Two prospective buyers expressed interested in one or more of the four nursing homes in state receivership Friday, but a Superior Court judge declined to reschedule an upcoming hearing on a motion to close the homes.

Court-appointed receiver Phyllis A. Belmonte recommended closing the homes after determining that they cannot generate enough income to cover their operating expenses. The homes–University Skilled Nursing and Rehabilitation in New Haven, Bishops Corner Skilled Nursing and Rehabilitation in West Hartford, Soundview Skilled Nursing and Rehabilitation in West Haven and Rocky Hill Skilled Nursing and Rehabilitation–have 472 beds and employ about 400 people. They predominantly care for people covered by Medicaid.

Friday’s hearing was intended to give potential buyers a chance to come forward before a hearing on Belmonte’s motion to close the homes, scheduled for Tuesday. Attorneys for the unions representing workers at the facilities and the property owner asked Judge Jerry Wagner to delay the closure hearing for three weeks so the prospective buyers could assess the situation and potentially move forward.

Kevin A. Creane, an attorney for the New England Health Care Employees Union, District 1199, argued that holding a hearing on closing the homes would lead the staff, residents and families to assume they were closing, causing residents to leave.

“It becomes a fait accompli,” he said.

But Assistant Attorney General Henry A. Salton argued that delaying the closure hearing comes at the expense of state taxpayers. While the homes are in receivership, the state Department of Social Services is covering losses of about $1.7 million a month, he said. A federal statute that takes effect Wednesday would also extend the process for closing homes, requiring additional documentation.

Wagner said he would not reschedule the closure hearing, but said it could be continued on Tuesday if it’s warranted.

Debra Howe, president and CEO of Florida-based Airamid Health Management, one of the prospective buyers, asked for about three weeks to do a full assessment of the homes. She said the company feels strongly that the University and Rocky Hill homes would be possible to turn around.

The company would need more time before committing to Soundview or Bishops Corner, Howe said.

The four homes were most recently managed by Genesis Eldercare Network Services, and Howe said her company has taken over more than 20 facilities that had been run by Genesis.

Howe faced questions about how her company could operate the homes that are now running at a significant loss, with challenges including competition from other homes with empty beds in the area, a state effort to allow more people to receive long-term care at home instead of in nursing homes, and the prospect of no increase in Medicaid rates that pay for most of the homes’ residents. The four homes had net losses of nearly $6.5 million in 2009, according to Belmonte’s motion.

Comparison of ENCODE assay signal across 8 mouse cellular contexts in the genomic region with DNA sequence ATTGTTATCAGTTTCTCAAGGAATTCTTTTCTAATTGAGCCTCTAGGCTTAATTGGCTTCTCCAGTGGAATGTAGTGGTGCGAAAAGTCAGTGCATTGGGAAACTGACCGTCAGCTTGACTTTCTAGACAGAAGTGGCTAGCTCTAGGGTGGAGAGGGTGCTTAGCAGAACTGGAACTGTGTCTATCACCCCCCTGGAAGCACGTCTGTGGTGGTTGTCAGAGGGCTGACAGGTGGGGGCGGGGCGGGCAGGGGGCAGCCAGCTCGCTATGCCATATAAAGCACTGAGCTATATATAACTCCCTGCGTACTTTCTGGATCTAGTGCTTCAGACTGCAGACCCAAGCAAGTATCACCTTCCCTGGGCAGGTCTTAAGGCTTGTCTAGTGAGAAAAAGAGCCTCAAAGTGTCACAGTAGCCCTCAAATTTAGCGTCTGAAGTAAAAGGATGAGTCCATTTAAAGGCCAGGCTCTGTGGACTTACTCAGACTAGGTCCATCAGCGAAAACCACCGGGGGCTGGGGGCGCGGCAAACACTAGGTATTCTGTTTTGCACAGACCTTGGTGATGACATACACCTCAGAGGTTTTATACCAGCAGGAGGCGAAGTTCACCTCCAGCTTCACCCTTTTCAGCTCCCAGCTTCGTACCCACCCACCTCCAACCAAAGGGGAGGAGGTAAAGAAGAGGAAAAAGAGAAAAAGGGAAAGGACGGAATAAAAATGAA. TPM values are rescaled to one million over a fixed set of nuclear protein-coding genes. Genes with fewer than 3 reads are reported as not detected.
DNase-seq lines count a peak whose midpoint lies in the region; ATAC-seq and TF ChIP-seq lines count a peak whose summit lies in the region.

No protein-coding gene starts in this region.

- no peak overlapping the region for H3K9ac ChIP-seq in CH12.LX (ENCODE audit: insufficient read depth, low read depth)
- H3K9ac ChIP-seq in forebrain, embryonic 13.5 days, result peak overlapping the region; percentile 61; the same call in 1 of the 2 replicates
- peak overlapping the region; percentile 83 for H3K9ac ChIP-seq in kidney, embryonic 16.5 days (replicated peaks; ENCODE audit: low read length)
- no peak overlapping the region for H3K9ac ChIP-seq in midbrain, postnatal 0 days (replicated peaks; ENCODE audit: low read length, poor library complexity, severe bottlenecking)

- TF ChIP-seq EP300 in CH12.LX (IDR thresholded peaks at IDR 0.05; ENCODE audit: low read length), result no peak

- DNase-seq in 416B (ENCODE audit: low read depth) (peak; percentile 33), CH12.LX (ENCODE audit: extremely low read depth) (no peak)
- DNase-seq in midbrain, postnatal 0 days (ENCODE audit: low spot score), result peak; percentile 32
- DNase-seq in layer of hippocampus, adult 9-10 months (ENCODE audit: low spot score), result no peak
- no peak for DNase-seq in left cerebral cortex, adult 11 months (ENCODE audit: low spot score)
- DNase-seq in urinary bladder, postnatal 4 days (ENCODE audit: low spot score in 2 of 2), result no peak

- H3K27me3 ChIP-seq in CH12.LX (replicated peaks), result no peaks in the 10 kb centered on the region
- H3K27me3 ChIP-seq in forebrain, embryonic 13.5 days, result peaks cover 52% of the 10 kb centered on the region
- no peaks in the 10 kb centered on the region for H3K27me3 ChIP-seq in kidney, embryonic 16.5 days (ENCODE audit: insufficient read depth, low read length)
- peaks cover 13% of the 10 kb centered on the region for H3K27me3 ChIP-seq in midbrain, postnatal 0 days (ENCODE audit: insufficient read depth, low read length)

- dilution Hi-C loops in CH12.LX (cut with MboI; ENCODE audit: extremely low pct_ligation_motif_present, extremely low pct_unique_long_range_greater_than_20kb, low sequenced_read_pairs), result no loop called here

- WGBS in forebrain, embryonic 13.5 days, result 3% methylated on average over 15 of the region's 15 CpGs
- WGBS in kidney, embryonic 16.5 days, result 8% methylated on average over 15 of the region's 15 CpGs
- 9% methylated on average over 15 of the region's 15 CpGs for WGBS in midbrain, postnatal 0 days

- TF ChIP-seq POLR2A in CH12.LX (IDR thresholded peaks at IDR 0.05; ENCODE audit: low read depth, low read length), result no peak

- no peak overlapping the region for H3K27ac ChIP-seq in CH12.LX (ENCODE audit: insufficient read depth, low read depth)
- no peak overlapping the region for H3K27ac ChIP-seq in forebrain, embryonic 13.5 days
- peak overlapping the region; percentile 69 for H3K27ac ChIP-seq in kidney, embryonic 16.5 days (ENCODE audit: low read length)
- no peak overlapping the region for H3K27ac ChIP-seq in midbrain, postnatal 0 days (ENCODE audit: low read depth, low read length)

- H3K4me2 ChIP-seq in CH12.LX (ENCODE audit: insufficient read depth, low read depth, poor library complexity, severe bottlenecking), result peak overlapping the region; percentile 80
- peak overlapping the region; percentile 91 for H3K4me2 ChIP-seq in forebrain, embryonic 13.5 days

“By what magic do you think your organization can restore these homes to viability?” Wagner asked.

“I don’t have a magic wand, sir,” Howe said. But she said her company could get goods and services at better rates from vendors and has a lean management structure, unlike Genesis, which she called a “very large corporate machine.” She also cited her company’s experience running homes under similar financial constraints in Florida, Pennsylvania and Massachusetts.

The second prospective buyer, Calvin A. Moffie of Guilford, said he is only interested in Bishops Corner, which his family operated for 20 years until the mid-1990s, when it was known as West Hartford Manor. Moffie’s father founded the firm Connecticut Health Facilities.

Bishops Corner has 120 licensed beds and 102 residents, mostly covered by Medicaid. Moffie said he wants to reduce the home to 80 licensed beds and run it with a focus on rehabilitation and health and wellness services, with only half the patients covered by Medicaid.

Moffie said he has recently rehabilitated three nursing homes in Guilford, Southport and Greenwich, one which was acquired from receivership and one from bankruptcy. Moffie said he has not inspected Bishops Corner but that he anticipated investing $6 million in renovations or new construction. He said he would not agree to take on operating losses while the facility is being renovated, but said he would expect to repay the state and the landowner once the changes are complete.

Long Term Care Ombudsman Nancy Shaffer asked how Moffie would identify the residents who would need to move out of the home to meet his goals of reducing the size and proportion of residents on Medicaid and said she had concerns about the idea of moving so many residents out of their home. Moffie said he hoped the moves would be voluntary and that he would work with the ombudsman and state Department of Public Health in the process.

Arielle Levin Becker covered health care for The Connecticut Mirror. She previously worked for The Hartford Courant, most recently as its health reporter, and has also covered small towns, courts and education in Connecticut and New Jersey. She was a finalist in 2009 for the prestigious Livingston Award for Young Journalists, a recipient of a Knight Science Journalism Fellowship and the third-place winner in 2013 for an in-depth piece on caregivers from the National Association of Health Journalists. She is a 2004 graduate of Yale University.

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